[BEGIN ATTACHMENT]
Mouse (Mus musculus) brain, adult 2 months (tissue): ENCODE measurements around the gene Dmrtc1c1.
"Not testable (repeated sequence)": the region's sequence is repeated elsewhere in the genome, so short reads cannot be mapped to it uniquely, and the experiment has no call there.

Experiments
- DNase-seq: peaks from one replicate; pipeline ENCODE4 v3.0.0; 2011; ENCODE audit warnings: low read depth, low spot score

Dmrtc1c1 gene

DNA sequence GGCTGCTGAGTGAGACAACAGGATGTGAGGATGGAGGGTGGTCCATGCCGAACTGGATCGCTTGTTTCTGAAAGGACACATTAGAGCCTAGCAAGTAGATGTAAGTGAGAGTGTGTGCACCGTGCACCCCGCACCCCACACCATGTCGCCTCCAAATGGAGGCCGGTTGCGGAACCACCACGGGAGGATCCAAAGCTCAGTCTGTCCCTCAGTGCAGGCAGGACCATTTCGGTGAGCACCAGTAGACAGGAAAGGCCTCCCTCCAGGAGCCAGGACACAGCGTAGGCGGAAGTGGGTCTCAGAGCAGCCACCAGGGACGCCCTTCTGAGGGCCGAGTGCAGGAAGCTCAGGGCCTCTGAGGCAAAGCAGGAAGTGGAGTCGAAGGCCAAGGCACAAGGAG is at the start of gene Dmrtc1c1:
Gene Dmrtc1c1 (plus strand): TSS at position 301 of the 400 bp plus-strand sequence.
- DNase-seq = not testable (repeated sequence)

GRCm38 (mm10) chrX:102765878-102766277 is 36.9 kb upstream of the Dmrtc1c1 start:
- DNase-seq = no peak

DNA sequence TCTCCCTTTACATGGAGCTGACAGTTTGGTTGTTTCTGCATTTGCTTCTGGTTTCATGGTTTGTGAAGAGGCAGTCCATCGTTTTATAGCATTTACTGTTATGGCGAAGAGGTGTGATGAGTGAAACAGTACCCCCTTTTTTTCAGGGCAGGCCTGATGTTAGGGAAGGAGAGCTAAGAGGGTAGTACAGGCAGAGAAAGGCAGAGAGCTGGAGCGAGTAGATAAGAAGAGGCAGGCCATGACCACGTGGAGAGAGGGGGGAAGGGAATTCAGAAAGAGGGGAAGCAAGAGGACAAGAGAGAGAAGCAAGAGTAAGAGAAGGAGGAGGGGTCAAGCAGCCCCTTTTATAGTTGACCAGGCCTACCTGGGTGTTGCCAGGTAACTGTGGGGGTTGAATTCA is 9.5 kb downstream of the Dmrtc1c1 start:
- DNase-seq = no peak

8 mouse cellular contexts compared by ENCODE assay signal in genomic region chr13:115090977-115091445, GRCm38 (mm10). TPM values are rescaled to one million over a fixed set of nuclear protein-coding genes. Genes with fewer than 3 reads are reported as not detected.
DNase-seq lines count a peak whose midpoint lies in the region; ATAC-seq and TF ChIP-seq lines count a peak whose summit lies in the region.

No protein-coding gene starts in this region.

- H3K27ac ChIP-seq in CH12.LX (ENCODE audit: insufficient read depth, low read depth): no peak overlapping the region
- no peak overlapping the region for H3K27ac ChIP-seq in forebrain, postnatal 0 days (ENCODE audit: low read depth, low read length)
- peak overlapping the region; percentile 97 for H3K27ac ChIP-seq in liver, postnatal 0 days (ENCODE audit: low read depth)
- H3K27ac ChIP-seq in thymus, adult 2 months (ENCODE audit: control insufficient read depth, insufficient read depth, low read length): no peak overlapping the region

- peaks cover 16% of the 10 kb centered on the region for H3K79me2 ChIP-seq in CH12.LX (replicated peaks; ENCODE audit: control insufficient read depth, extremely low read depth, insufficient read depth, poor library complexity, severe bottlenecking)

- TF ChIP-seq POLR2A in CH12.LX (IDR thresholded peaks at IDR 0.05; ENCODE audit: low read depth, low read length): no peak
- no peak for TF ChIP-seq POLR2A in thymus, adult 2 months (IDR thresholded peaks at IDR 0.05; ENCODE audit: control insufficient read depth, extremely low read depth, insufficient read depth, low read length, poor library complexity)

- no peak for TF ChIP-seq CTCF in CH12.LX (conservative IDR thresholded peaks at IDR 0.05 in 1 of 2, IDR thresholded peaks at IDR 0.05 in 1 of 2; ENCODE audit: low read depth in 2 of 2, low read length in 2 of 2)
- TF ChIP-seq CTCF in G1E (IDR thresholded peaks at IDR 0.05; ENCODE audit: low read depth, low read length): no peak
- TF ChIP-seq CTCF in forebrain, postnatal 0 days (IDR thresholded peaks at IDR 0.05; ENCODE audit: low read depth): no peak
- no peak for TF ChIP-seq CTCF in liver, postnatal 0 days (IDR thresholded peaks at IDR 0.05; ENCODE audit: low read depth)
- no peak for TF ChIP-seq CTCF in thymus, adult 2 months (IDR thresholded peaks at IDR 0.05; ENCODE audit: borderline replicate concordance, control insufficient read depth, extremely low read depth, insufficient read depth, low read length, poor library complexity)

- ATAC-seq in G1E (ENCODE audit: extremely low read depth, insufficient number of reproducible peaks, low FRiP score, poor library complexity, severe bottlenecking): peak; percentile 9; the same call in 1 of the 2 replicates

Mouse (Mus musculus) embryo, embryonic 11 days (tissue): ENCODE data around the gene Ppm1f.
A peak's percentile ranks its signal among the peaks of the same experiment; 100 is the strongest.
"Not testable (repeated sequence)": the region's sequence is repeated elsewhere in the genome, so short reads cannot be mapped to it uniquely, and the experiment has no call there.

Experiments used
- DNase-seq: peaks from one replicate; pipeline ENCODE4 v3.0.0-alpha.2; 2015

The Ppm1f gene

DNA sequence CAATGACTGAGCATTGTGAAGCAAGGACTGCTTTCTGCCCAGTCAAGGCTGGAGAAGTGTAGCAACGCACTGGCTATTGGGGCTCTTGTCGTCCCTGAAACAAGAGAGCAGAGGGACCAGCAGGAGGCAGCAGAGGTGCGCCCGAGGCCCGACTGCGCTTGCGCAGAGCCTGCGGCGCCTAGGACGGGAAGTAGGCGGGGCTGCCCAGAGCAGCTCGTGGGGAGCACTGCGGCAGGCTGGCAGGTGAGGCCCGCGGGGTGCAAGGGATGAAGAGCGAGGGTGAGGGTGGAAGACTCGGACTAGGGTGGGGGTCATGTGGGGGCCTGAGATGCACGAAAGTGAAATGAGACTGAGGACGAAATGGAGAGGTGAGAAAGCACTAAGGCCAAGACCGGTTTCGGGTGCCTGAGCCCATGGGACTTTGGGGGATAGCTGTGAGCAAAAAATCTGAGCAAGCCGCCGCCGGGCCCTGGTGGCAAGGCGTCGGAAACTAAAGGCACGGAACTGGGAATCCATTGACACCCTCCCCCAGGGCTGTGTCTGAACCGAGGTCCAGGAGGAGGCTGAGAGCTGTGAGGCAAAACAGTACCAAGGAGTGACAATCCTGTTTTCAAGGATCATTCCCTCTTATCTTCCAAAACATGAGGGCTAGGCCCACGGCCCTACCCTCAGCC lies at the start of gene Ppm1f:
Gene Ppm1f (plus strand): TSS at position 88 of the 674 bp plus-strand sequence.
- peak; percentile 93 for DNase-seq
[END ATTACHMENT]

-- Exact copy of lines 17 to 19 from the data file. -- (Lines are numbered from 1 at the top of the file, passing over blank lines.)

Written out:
- no peak overlapping the region for H3K27ac ChIP-seq in forebrain, postnatal 0 days (ENCODE audit: low read depth, low read length)
- peak overlapping the region; percentile 97 for H3K27ac ChIP-seq in liver, postnatal 0 days (ENCODE audit: low read depth)
- H3K27ac ChIP-seq in thymus, adult 2 months (ENCODE audit: control insufficient read depth, insufficient read depth, low read length): no peak overlapping the region